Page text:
Wait your turn to vote

Voting should be for citizens only
By SHAY STEWART-BOULEY  |  August 18, 2010

Immigrants are fantastic. I think they bring diversity, new vibes, an

READ: "Immigrant voting heads for the ballot," by Deirdre Fulton
d new energy. They often bring restaurant cuisine to the state that I require to maintain my sanity. They keep the so-called "melting pot" of the United States stirring, so that things don't get burned, gloppy, or too crunchy. I don't even have a beef with illegal immigrants many times, as I understand the reasons they come, they contribute to the economy, and many of the jobs they are willing to do are ones that not even unemployed citizens want. So, whether here legitimately or not, I don't have any grudge with immigrants.

But they shouldn't be in the voting booth.

Not even the legal immigrants.

If that seems mean of me, I'm sorry. Well, actually, I'm not. Voting is something that citizens get to do. If you aren't a citizen and want to vote, then apply for citizenship. If you are awaiting citizenship and want to vote, wait until you are official.

Simple.

I can't even conceive of the kind of hubris that would make me move to some other nation, as a visitor or hopeful citizen and say, "I'm not a citizen yet, but I demand a say in the political process of your nation, in which I am not yet fully vested."

In the end, I could simply say, "Rules are rules." You see, there are guidelines and standards, and they include two key things: age and citizenship. The first implies you are mature enough to vote. The second assumes that you have a stake as a fully realized resident.

Of course, some people don't see it that way, and so on the ballot this November in Portland will be a proposed charter amendment to allow immigrants to vote in municipal elections with proof of identity, age, residency, and legal status.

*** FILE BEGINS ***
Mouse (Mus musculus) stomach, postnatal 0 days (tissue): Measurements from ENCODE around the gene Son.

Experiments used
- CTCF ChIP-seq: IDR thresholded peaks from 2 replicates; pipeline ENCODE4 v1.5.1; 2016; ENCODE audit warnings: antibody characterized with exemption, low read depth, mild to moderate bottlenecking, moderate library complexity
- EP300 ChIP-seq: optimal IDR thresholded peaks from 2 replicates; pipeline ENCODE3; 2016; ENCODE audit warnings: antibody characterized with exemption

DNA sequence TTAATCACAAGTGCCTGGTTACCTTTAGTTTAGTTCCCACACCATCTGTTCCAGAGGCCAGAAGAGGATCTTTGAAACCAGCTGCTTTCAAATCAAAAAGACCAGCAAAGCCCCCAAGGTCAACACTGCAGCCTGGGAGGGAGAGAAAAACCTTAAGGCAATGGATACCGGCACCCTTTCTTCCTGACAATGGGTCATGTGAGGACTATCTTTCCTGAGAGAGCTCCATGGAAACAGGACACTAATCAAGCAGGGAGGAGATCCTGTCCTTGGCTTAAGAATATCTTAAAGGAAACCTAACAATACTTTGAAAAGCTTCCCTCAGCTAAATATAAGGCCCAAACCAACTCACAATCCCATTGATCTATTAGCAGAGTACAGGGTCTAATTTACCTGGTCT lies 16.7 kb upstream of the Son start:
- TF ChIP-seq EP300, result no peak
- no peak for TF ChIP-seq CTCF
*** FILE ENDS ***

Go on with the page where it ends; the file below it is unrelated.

Among the arguments in favor of making this change is that a minimum of three years, and often five, is required for non-citizen legal immigrants to begin the citizen application process. During that period, though, they are expected to pay taxes but cannot vote, which prompted Mohammed Dini, a Somali immigrant who has become a US citizen, to note in a recent Portland Press Herald article that "The principle of our petition is that same that founders of this country believed — 'no taxation without representation.'"

That sounds nice, and evokes lofty ideals. But what about the concept of "Wait your turn?" It seems to me that if you are willing to go through the process of becoming a citizen, you should be able to wait until that process is done to vote. Were I the kind of person who wintered in Arizona or Florida as a snowbird, I should not expect to vote there unless and until I establish residency and spent most of my time there. Until that point, I'm still an outsider. That doesn't mean I'm unimportant. It doesn't mean I don't have valuable input and opinions.

But it does mean that I haven't yet earned the right to have a hand in making changes to the community in which I live.

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